Since at least 1984’s The Last Starfighter, videogame players have dreamed that the time they spent playing games would be rewarded. Recently, a federal judge supplied the inverse, sanctioning a lawyer for failing to play enough Call of Duty.
On November 30, 2021, Brooks Entertainment, Inc. sued Activision Blizzard Inc. in the United States District Court for the Southern District of California, alleging that it had stolen the identity of Brooks Entertainment’s owner, Shon Brooks, and ripped off Brooks Entertainment’s copyrighted Stock Picker and Save One Bank games. Brooks Entertainment alleged it owned the trademark to “SHON BROOKS,” which Activision had capitalized on by making “Sean Brooks” into the “main character” of the “Call of Duty Games.”1 Brooks Entertainment further that, while Stock Picker and Save One Bank were “aimed at empowering youth,” they shared similarities with Call of Duty: among other things, Shon Brooks and Sean Brooks both had unlimited resources and missiles; they bring thieves to justice; they traveled to March; and both games had “scripted game battle scenes take place in a high fashion couture shopping center mall.”2
On January 7, 2022, Activision’s counsel wrote to the plaintiff’s counsel, asserting that the “Complaint contain[ed] serious factual misrepresentations and errors, and that the claims set forth therein are both factually and legally frivolous.” If the plaintiff was “unwilling to dismiss the Complaint,” the letter continued, Activision would serve the plaintiff’s counsel with a motion for sanctions under Rule 11 of the Federal Rules of Civil Procedure.3 Under Rule 11(b), attorneys who present pleadings or motions to a court also certify that “the claims, defenses, and other legal contentions are warranted by existing law or by a nonfrivolous argument for extending, modifying, or reversing existing law or for establishing new law” and that “the factual contentions have evidentiary support or, if specifically so identified, will likely have evidentiary support after a reasonable opportunity for further investigation or discovery.” A party that moves for sanctions must serve the motion on opposing counsel and give the opposing counsel at least 21 days to withdraw or correct the challenged paper or claim before the motion can be filed with the court.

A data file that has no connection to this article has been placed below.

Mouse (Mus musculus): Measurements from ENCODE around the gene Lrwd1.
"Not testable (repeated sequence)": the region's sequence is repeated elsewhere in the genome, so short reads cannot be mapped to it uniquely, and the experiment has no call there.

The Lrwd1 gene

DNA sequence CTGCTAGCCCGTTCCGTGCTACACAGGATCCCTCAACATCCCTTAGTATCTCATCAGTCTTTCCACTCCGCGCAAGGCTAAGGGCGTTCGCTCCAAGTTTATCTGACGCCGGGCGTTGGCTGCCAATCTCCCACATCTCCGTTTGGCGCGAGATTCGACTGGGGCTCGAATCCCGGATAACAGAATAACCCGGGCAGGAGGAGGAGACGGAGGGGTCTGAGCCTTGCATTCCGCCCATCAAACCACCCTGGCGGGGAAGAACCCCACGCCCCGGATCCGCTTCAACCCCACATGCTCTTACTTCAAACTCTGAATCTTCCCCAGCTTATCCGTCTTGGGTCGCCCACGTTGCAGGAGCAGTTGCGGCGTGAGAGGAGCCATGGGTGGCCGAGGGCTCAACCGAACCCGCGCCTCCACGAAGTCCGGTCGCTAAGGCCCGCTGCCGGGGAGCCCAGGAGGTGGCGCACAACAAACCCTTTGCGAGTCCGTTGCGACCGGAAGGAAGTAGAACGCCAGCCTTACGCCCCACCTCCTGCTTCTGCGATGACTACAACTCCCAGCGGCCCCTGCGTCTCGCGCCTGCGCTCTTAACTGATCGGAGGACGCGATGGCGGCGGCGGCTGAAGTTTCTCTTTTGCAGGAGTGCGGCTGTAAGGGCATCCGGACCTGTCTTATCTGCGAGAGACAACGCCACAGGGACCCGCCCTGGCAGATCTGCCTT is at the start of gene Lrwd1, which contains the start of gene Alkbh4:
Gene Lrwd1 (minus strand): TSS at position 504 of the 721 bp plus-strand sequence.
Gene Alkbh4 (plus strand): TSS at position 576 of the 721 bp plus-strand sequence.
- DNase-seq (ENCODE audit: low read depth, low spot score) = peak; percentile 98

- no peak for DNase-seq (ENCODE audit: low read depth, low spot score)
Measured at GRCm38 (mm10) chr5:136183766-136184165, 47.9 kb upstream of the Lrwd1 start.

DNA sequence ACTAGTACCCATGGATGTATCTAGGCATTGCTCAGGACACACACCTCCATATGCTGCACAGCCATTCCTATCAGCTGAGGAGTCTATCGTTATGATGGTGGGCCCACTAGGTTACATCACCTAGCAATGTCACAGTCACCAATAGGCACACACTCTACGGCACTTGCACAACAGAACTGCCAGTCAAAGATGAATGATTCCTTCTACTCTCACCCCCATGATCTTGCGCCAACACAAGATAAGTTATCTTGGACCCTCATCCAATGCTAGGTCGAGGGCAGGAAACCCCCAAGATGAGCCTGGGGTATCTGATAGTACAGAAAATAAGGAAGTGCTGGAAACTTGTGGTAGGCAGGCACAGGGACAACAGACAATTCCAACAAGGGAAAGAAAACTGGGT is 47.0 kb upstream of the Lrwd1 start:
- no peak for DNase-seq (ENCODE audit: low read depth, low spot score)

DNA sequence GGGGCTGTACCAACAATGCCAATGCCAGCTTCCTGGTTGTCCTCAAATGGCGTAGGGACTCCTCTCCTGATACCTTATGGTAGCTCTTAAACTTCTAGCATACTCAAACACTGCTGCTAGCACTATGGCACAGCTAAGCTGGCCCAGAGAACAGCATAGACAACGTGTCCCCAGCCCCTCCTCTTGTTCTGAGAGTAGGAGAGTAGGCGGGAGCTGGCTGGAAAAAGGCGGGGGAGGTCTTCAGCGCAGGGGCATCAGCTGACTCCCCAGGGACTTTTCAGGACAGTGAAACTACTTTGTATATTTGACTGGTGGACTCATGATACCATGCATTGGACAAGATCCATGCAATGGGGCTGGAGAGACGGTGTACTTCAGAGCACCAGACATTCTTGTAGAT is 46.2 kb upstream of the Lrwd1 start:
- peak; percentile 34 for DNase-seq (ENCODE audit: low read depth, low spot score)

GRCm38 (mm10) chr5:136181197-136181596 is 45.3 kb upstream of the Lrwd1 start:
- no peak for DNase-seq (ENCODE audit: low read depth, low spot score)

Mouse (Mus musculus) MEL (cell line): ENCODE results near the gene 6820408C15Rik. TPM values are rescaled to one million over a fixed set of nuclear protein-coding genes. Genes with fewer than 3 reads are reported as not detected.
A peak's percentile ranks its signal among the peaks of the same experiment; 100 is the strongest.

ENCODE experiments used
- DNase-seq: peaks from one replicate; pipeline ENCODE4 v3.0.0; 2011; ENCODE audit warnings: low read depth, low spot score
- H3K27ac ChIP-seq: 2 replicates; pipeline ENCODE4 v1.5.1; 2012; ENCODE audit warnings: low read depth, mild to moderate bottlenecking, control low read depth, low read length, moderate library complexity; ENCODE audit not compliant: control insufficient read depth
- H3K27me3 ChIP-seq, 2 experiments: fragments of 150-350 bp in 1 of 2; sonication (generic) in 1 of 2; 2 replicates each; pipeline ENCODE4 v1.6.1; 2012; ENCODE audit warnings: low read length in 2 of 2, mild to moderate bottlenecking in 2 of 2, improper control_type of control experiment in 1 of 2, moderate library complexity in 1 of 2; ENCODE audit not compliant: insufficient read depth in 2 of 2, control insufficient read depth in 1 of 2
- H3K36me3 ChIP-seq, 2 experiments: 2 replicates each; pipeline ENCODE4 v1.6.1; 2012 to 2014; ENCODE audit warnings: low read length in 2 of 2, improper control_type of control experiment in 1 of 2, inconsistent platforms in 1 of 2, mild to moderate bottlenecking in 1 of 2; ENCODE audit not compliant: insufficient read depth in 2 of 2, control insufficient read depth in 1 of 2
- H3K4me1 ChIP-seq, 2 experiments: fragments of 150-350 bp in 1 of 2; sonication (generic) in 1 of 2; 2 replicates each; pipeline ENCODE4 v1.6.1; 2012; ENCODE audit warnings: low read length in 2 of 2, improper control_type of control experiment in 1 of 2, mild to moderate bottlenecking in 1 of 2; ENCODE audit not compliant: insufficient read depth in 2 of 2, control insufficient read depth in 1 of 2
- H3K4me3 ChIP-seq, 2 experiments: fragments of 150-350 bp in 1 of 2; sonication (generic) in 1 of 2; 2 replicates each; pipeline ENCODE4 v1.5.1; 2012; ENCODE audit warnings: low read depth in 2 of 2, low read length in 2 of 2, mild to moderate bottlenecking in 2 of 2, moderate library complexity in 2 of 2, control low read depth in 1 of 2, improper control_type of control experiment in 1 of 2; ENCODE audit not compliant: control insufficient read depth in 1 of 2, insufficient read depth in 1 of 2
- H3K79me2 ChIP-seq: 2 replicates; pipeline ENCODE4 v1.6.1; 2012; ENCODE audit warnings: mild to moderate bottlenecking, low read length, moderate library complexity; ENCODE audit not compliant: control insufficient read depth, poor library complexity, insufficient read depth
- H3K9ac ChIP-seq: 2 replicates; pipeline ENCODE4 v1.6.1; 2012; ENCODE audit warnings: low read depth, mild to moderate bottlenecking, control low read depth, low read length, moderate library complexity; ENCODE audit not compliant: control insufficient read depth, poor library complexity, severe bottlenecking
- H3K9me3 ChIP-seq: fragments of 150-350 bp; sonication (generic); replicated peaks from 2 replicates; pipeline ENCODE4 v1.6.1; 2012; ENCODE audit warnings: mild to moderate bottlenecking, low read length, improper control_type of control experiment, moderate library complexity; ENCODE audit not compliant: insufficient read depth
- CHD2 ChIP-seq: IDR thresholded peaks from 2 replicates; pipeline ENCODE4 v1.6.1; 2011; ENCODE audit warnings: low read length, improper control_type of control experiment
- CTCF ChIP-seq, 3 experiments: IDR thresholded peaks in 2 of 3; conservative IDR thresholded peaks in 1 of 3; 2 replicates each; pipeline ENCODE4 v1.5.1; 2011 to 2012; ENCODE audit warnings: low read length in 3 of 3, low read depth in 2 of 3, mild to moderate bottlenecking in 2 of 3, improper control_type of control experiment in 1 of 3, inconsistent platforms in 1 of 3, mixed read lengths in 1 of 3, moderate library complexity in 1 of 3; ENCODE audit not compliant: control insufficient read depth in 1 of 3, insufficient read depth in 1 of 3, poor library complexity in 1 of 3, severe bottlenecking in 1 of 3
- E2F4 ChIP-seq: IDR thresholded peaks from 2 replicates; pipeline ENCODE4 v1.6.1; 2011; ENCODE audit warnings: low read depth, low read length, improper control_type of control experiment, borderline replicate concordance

On March 2, 2022, Activision served its motion on Brooks’ counsel. On March 24, 2022, Activision filed its Motion for Sanctions Pursuant to Fed. R. Civ. P. 11. In a declaration attached to the motion, Activision’s counsel explained:
After receiving the Complaint . . . , I played the entire single-player campaign of Call of Duty: Infinite Warfare. . . .
Based on my research, . . . it was immediately apparent to me that many (if not virtually all) of the factual claims in the Complaint were not accurate. It also was apparent that Plaintiff’s immediately counsel could not have played Infinite Warfare (or any Call of Duty game, for that matter) and filed the Complaint in good faith. For example, anyone playing the game for more than a few minutes would realize that “Sean Brooks” is not the “main character” of the game . . . and Sean Brooks the game character does not look anything like Shon Brooks.4
Brooks did not withdraw the complaint and instead opposed the motion for sanctions. Among other things, Brooks contended: “Rule 11 does not impose a specific requirement that would have required plaintiff’s counsel here to personally play the entire six-hour campaign of the Call of Duty game in order to conduct a reasonable pre-filing investigation.”5
On July 12, 2022, the court granted Activision’s motions, dismissed the Complaint with prejudice, and ordered the plaintiff’s counsel to reimburse Activision for the reasonable attorneys’ fees and costs that it incurred in the litigation.6 The court concluded that the “Plaintiff’s counsel failed to conduct a reasonable pre-filing inquiry into the relevant facts” alleged in the Complaint because, among other things, Call of Duty: Infinite Warfare “is a first-person shooter game, not first-and third-person as alleged, and Sean Brooks does not conduct a scripted battle scene in a high fashion couture shopping mall. Plaintiff’s counsel could have easily verified these facts prior to filing the factually baseless Complaint, just as the Court easily verified them within the first hour and a half of playing the game.”7
Sometimes, playing a game is its own reward. At other times, it is required by Rule 11.
For more information, please contact a member of the firm’s electronic gaming practice. Wilson Sonsini Goodrich & Rosati routinely counsels clients in numerous fields, including e-commerce, computer software and hardware, gaming, and entertainment about trademark litigation and brand selection, enforcement, and defense.
Tomas Arriaga contributed to the preparation of this Advisory.
 Compl. ¶ 23, Brooks Ent., Inc. v. Activision Blizzard, Inc., No. 21-CV-2003 TWR (MDD) (SD Cal. Nov. 30, 2021), ECF 1 (“Defendants are using Sean Brooks as its main character in “Call of Duty” this character uses the likeness, persona and name of Plaintiff’s owner Shon Brooks and further infringes on Plaintiff’s trademark for SHON BROOKS.”).
 Id. ¶ 28.
 Mayer Decl. Ex. 5, Brooks Ent., Inc. v. Activision Blizzard, Inc., No. 21-CV-2003 TWR (MDD), (SD Cal. Mar. 24, 2022), ECF 34-2.
 Id. ¶¶ 3–4.
 Brooks Ent., Inc. Response at 9:19–24, Brooks Ent., Inc. v. Activision Blizzard, Inc., No. 21-CV-2003 TWR (MDD), (SD Cal. March Apr. 28, 2022), ECF 36.
 Brooks Ent., Inc. v. Activision Blizzard, Inc., No. 21-CV-2003 TWR (MDD), 2022 US Dist. LEXIS 123344 (SD Cal. July 12, 2022).
 Id. at *21, *34 (footnote omitted).